An action fails to state a claim upon which relief can be granted if it does not plead "enough facts to state a claim to relief that is plausible on its face." Bell Atlantic Corp. v. Twombly, 550 U.S. 544, 570 (2007). The factual allegations must be weighted in favor of Plaintiff. Denton v. Hernandez, 504 U.S. 25, 32 (1992). "In other words, the § 1915(d) frivolousness determination, frequently made sua sponte before the defendant has even been asked to file an answer, cannot serve as a fact-finding process for the resolution of disputed facts." Id.

III. ANALYSIS

Plaintiff alleges that Defendant Sharon Williams verbally threatened him on June 26, 2014. (Doc. No. 4 at 5). Specifically, he claims she threatened to hit him in the mouth and stated she would "put a hit" on him. ( Id. ). He also claims she ordered officers to "shake [him] down" and beat him if he "bucked." ( Id. ). Plaintiff also notes, however, that Defendant Williams did not physically harm him in any way. ( Id. ).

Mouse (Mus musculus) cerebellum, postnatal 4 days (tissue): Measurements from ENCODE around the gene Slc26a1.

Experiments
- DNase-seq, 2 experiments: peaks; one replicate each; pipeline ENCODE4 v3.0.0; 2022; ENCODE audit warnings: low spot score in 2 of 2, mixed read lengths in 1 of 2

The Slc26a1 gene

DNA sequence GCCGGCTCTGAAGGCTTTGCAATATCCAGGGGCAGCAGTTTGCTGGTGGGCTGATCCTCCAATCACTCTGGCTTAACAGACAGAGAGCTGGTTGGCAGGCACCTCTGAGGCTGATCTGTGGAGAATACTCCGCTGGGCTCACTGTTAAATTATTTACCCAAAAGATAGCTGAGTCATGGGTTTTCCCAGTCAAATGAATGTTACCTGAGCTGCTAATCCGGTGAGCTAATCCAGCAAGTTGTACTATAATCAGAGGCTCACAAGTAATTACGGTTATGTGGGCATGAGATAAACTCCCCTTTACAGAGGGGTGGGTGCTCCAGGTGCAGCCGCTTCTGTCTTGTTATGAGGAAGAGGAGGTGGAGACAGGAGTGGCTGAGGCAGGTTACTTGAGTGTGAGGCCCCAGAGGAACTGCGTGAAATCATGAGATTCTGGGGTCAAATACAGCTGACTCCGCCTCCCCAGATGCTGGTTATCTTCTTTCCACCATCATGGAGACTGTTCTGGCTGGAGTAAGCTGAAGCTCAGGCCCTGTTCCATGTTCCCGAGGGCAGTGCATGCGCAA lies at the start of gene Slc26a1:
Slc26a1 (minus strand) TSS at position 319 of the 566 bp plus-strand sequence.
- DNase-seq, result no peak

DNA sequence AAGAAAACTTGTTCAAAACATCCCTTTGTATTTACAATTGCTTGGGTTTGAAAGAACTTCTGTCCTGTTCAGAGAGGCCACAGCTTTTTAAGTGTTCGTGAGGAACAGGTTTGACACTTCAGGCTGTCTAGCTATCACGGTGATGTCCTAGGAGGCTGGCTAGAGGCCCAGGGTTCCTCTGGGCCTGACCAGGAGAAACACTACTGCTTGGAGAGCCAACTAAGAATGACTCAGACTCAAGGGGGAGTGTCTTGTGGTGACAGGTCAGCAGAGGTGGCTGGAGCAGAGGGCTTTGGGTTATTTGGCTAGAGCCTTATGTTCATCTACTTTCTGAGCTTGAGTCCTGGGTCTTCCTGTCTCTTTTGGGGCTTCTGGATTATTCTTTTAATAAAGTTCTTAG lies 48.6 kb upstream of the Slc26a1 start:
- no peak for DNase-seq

It is well established that "mere verbal threats made by a state-actor do not constitute a § 1983 claim." King v. Olmsted County, 117 F.3d 1065, 1067 (8th Cir. 1997) (quoting Hopson v. Fredericksen, 961 F.2d 1374, 1378 (8th Cir. 1992)). This rule is excepted in Burton v. Livingston, wherein a prison guard pointed a firearm at a prisoner, insulted him with racial epithets, and threatened him with instant death. 791 F.2d 97, 100 (8th Cir. 1986). There, the Burton court held that a prisoner retained at least the right to be free of the "terror of instant and unexpected death at the whim of his allegedly bigoted custodians." Id.